The two launch events were held at the Hub cafe in Syston in the morning, and the Carillon Tower and War Memorial Loughborough in the afternoon, where there was opportunity to speak to the author, Dr Karen Ette, buy a discounted and signed copy of the book and even sample a ‘rum ration’. The borough Carillonneur, Caroline Sharpe, played the clavier and familiar tunes, such as ‘Pack up your troubles’ ‘It’s a long way to Tipperary’ and ‘Keep the home fires burning’ rang out across Queens Park.

Set in Syston, and culminating at the Battle of Loos in October 1915, this flagship novel tells the previously untold story of David Adcock, a Leicester Tiger, who fights alongside friends from his hometown of Syston and other town and villages across our historic county.

Based on research carried out during her PhD at Loughborough University, this unique work of fiction uses exclusive private sources along with published accounts and Dr Ette weaves together truth and fiction to illuminate what has become a forgotten battle, fought by men from a town often overlooked in considerations of the Great War – Leicester.

Importantly, these unpublished primary sources reveal the human and personal cost of the conflict and this is very important to author, Dr Karen Ette who says:
“My intention is that writing a novel using original, previously unseen documents, and real people, will rightfully establish the second offensive of the Battle of Loos in literature as one of the recognised battles rather than a forgotten one.”

Publisher, Sarah Houldcroft ­– Goldcrest Books, also said:
My interest was piqued when Karen explained to me that her story was based on original letters and diaries. When I heard more about the content, how could I not want to get involved with the book! So many brave men lost their lives for us in that awful war. I don’t usually get emotional when typesetting a manuscript but when I saw and read the magazine articles included in the book it did bring tears to my eyes. It is a wonderful testimony to all those young men.

If you missed the launches, Dr Ette will be at Church View Nursery, Barkby’s Food and Craft Fair on Sunday, 23 February, where you will be able, once again, to enjoy discounted copies of the book plus the ‘rum ration’.

Available to buy from Amazon, the publisher, Charnwood Museum, plus a number of other local outlets, this exceptional novel is already receiving great reviews, Clive Curtis said:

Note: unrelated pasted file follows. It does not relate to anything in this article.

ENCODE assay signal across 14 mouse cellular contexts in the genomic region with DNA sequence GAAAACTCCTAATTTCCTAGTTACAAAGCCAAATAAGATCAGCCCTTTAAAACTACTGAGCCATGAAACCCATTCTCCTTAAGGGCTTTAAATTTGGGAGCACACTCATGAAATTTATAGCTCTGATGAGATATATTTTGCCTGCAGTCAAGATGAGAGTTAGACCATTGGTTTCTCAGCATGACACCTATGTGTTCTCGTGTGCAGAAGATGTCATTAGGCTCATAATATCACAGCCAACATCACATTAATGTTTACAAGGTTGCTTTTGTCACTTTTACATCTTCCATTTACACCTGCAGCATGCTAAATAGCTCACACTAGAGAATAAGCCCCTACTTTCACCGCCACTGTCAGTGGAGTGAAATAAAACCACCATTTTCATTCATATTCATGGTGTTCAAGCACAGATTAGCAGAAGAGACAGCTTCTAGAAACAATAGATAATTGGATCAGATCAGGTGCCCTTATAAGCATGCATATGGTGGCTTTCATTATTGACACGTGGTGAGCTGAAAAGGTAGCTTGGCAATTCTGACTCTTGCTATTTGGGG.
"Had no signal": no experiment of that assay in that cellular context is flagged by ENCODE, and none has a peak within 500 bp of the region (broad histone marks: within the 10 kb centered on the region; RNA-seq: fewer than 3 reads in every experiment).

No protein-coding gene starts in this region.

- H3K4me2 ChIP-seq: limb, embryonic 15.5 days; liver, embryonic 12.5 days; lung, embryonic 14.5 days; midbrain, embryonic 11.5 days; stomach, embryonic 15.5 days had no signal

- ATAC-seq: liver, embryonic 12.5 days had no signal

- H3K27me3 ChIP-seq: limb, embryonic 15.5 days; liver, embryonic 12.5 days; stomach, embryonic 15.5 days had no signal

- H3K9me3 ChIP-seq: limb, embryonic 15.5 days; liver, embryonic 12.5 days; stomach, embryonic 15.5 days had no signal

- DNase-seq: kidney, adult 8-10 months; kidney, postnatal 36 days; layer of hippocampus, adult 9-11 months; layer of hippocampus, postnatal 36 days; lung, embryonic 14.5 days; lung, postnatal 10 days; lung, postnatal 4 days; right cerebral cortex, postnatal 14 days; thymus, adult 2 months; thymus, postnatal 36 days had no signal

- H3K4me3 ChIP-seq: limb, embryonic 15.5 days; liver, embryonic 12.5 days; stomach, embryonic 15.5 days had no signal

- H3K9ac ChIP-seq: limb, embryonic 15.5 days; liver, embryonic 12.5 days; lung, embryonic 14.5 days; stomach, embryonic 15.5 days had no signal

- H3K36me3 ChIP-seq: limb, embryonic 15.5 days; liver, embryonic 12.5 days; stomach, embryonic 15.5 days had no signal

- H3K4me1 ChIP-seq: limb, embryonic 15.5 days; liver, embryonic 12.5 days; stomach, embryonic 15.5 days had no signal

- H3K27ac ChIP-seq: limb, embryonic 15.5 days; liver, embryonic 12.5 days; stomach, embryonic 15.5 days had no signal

“Very engaging and accessible. An excellent account of the life of ordinary people at the beginning of the twentieth century”.

"A well-researched, engaging book. The author has clearly worked hard to weave many sources of information together to produce this vivid account, and is to be applauded. Value for money - recommended."

"Coming from the area where this book was set, I found it extremely interesting. The details of the soldiers life during training and the in battle were sometimes funny and sometimes heartbreaking. It was also good to hear the stories of the families left at home while the young men of the village went off to war."

Synopsis of Don’t Be Late in the Morning.

David Adcock, grows up in the Leicestershire village of Syston. Popular and respected by his friends, they later become his pals on the Western Front where, as a ‘fighting Leicester Tiger’, he experiences one of the most catastrophic and overlooked battles of the First World War.
Emily Jane Wade, is the only girl in a family of five children who is sent to live with a cruel aunt and uncle after her mother’s death.
In 1911 David's widowed mother, Mary Adcock, and Emily's father, Alfred Wade, marry and they become step-brother and -sister. When war is declared in August 1914 David is working at the local shoe factory. After a village recruitment meeting he knows that at twenty he is old enough to serve abroad and volunteers to join the army, along with his pals, when there is still a sense of adventure and excitement about going to fight ‘the Hun’. 
Emily is in domestic service, but moves back home where she takes over the running of the village post office after her fiancé is killed in action. Here she receives the ‘real’ letters from serving soldiers, which are shared with the vicar. 
Realising that he will be sent to the Front very soon, David comes home on leave and asks Emily to marry him and scandal shrouds their relationship.
 In March 1915 the theatre of war in France and Flanders is the setting. The 1/4 battalion of the Leicestershire Regiment are mobilised and strong bonds are formed between the ‘Leicester Lads’, culminating in the little-known battle: Loos, 13th October 1915. Many of David's pals are killed and he is left for dead in a cellar after being badly wounded, whilst Emily waits for news.
Don't Be Late in the Morning is written about real people from original, unpublished letters and diaries, filling a lacuna in British Great War fiction.